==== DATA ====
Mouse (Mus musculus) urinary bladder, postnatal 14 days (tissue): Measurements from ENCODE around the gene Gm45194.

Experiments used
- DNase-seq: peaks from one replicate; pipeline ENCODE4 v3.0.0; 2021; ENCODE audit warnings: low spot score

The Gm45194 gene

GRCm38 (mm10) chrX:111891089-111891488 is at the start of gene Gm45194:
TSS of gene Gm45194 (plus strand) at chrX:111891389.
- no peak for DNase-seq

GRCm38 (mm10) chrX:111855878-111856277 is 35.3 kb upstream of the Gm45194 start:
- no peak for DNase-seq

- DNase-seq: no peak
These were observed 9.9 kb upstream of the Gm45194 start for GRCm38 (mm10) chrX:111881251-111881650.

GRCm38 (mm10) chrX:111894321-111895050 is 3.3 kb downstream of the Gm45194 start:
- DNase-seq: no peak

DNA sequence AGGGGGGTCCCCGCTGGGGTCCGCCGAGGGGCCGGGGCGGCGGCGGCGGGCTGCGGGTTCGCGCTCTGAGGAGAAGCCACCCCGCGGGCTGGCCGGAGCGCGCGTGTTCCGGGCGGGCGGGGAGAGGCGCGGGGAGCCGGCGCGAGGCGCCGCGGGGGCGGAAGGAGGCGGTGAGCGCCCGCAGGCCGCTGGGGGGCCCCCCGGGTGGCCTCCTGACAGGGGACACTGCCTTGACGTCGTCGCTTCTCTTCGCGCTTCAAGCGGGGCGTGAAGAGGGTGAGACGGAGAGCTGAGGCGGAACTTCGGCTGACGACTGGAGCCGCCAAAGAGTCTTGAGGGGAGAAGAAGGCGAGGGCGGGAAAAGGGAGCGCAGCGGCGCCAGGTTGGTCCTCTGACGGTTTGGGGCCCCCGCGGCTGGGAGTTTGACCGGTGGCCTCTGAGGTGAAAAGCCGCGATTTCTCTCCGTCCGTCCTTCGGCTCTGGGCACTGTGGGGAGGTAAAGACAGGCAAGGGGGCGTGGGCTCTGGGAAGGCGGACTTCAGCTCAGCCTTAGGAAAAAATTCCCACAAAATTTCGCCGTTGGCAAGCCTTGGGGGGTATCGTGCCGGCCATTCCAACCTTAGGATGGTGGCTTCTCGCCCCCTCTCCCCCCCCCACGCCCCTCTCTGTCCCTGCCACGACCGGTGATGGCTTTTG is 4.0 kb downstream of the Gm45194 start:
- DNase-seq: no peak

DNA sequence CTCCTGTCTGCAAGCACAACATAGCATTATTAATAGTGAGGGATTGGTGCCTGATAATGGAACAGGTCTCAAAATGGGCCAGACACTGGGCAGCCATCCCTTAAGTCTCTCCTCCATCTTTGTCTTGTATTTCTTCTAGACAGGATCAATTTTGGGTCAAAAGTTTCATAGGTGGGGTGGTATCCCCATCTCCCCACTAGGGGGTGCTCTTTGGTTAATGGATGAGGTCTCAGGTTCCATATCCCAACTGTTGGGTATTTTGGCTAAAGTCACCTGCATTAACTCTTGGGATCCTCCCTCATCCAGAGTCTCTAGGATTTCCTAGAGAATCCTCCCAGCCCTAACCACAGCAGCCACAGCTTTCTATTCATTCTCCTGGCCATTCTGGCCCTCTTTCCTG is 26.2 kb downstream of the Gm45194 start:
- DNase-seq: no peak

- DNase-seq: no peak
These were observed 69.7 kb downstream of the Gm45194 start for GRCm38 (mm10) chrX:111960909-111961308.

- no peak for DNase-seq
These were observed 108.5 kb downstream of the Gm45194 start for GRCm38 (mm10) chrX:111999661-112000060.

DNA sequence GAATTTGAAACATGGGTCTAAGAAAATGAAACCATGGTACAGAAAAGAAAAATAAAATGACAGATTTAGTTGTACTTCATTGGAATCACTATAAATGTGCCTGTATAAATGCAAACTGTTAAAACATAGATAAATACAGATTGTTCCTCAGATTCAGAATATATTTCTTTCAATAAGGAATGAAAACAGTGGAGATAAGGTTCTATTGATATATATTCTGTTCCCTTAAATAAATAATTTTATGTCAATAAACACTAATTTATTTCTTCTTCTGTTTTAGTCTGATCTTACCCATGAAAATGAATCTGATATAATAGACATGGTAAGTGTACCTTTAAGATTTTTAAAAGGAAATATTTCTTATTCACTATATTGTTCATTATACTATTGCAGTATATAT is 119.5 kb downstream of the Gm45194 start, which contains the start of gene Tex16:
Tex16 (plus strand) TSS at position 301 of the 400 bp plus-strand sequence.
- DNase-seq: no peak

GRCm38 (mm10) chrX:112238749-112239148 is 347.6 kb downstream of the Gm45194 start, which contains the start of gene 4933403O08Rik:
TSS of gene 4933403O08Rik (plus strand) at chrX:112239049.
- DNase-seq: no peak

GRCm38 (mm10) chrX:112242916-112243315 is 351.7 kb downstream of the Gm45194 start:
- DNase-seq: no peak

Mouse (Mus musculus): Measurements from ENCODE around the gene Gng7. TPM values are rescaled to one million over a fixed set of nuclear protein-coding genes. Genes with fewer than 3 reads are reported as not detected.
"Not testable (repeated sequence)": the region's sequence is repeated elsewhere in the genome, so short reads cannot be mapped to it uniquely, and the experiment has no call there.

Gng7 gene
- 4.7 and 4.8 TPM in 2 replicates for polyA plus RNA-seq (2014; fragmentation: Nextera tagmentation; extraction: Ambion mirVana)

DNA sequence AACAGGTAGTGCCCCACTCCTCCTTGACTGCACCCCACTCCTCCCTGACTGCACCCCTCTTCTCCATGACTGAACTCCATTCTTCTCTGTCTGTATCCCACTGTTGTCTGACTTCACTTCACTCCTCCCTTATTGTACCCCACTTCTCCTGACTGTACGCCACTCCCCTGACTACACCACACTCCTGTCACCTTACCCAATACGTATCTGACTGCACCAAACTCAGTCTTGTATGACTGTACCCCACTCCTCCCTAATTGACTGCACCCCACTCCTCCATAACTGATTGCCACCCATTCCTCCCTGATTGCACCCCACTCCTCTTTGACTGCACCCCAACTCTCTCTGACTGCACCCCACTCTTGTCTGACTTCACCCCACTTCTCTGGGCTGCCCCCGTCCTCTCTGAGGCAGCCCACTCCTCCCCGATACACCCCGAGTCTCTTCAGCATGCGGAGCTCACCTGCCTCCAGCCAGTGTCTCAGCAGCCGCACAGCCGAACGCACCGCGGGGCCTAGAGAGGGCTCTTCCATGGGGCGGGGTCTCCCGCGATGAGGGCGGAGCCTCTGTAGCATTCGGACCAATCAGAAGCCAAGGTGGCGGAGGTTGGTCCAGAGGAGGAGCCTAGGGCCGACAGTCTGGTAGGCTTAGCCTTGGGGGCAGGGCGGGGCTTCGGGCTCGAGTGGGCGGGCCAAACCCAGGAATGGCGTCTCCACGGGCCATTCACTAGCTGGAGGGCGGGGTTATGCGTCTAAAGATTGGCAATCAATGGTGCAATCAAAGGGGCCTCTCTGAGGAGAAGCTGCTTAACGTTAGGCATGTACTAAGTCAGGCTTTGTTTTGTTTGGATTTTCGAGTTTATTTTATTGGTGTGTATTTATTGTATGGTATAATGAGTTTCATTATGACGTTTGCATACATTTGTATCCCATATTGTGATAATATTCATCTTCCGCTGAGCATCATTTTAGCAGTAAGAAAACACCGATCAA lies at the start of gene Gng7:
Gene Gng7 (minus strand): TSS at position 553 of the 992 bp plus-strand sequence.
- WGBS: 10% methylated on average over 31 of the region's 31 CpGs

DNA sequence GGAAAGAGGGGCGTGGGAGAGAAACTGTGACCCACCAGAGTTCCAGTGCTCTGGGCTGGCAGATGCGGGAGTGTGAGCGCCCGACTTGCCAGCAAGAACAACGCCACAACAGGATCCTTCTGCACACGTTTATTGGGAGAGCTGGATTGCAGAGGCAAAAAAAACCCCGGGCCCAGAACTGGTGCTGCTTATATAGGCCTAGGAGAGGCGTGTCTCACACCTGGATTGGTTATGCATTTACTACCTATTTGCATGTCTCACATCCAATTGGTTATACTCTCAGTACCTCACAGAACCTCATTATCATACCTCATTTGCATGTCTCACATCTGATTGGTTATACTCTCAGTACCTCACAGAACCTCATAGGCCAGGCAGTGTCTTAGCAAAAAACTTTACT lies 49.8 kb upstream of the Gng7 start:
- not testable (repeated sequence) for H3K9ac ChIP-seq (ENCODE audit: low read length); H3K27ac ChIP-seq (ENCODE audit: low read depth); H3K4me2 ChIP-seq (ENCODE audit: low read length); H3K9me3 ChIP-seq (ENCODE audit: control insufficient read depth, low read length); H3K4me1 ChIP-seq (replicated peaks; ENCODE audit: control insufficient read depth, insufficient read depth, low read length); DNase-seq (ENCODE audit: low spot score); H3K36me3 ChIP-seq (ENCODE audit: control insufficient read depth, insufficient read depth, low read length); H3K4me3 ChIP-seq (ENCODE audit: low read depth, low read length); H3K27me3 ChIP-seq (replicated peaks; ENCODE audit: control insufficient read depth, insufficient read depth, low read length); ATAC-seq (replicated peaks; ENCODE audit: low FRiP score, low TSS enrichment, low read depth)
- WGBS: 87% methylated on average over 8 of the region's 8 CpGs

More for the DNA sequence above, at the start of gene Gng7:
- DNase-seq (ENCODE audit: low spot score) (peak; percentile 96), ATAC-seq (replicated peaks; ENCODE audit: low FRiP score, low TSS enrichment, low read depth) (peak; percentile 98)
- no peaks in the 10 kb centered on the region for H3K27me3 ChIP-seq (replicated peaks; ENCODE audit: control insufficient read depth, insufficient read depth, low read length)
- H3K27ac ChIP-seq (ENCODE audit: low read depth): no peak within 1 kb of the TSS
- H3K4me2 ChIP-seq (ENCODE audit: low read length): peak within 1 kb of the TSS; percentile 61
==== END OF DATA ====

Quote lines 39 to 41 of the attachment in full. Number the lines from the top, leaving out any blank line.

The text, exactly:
- WGBS: 87% methylated on average over 8 of the region's 8 CpGs

More for the DNA sequence above, at the start of gene Gng7:
- DNase-seq (ENCODE audit: low spot score) (peak; percentile 96), ATAC-seq (replicated peaks; ENCODE audit: low FRiP score, low TSS enrichment, low read depth) (peak; percentile 98)